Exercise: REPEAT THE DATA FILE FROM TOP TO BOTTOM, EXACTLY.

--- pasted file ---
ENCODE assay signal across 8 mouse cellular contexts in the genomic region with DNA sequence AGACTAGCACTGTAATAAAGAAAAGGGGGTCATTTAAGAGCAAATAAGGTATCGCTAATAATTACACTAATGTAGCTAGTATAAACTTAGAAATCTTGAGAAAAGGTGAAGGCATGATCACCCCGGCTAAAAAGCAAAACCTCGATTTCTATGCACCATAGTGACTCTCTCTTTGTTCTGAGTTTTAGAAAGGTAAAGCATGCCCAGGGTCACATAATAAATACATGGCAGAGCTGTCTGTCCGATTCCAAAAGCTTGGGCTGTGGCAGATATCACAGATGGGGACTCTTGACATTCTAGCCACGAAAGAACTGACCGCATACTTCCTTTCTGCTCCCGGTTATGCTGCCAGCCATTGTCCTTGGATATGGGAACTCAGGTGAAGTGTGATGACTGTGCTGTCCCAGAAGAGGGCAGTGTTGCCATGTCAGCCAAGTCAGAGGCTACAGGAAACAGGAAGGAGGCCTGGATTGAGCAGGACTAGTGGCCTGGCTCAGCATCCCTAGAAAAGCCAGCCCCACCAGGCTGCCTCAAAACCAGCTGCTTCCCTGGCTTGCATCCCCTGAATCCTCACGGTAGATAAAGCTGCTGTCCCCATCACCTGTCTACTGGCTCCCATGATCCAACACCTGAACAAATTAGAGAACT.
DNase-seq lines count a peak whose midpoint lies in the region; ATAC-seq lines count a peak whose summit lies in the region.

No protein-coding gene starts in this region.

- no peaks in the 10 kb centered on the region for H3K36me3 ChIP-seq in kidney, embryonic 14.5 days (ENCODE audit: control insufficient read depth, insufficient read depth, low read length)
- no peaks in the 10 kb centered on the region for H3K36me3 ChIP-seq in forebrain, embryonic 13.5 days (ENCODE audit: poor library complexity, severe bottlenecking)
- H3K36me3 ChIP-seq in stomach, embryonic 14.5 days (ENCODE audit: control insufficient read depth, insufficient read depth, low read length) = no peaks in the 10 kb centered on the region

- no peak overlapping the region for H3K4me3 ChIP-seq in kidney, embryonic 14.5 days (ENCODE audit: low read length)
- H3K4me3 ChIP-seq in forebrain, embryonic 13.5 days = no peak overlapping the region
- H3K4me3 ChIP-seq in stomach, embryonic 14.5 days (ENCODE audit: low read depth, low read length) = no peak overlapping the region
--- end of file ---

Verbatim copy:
ENCODE assay signal across 8 mouse cellular contexts in the genomic region with DNA sequence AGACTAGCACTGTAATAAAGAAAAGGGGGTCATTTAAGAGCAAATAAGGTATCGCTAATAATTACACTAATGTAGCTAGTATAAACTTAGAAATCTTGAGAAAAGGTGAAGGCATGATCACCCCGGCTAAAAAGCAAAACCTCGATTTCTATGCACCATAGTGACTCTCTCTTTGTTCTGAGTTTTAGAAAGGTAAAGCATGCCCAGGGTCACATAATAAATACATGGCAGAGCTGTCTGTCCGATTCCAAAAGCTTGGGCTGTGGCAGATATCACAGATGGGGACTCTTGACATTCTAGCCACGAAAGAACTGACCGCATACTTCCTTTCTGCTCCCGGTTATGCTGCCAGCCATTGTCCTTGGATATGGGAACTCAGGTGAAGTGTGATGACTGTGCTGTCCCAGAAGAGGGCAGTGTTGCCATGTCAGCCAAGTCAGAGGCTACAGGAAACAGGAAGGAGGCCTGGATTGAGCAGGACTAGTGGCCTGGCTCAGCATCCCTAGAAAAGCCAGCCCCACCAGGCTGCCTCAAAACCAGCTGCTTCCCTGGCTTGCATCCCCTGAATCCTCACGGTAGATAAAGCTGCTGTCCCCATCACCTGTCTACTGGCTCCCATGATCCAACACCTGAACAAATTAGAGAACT.
DNase-seq lines count a peak whose midpoint lies in the region; ATAC-seq lines count a peak whose summit lies in the region.

No protein-coding gene starts in this region.

- no peaks in the 10 kb centered on the region for H3K36me3 ChIP-seq in kidney, embryonic 14.5 days (ENCODE audit: control insufficient read depth, insufficient read depth, low read length)
- no peaks in the 10 kb centered on the region for H3K36me3 ChIP-seq in forebrain, embryonic 13.5 days (ENCODE audit: poor library complexity, severe bottlenecking)
- H3K36me3 ChIP-seq in stomach, embryonic 14.5 days (ENCODE audit: control insufficient read depth, insufficient read depth, low read length) = no peaks in the 10 kb centered on the region

- no peak overlapping the region for H3K4me3 ChIP-seq in kidney, embryonic 14.5 days (ENCODE audit: low read length)
- H3K4me3 ChIP-seq in forebrain, embryonic 13.5 days = no peak overlapping the region
- H3K4me3 ChIP-seq in stomach, embryonic 14.5 days (ENCODE audit: low read depth, low read length) = no peak overlapping the region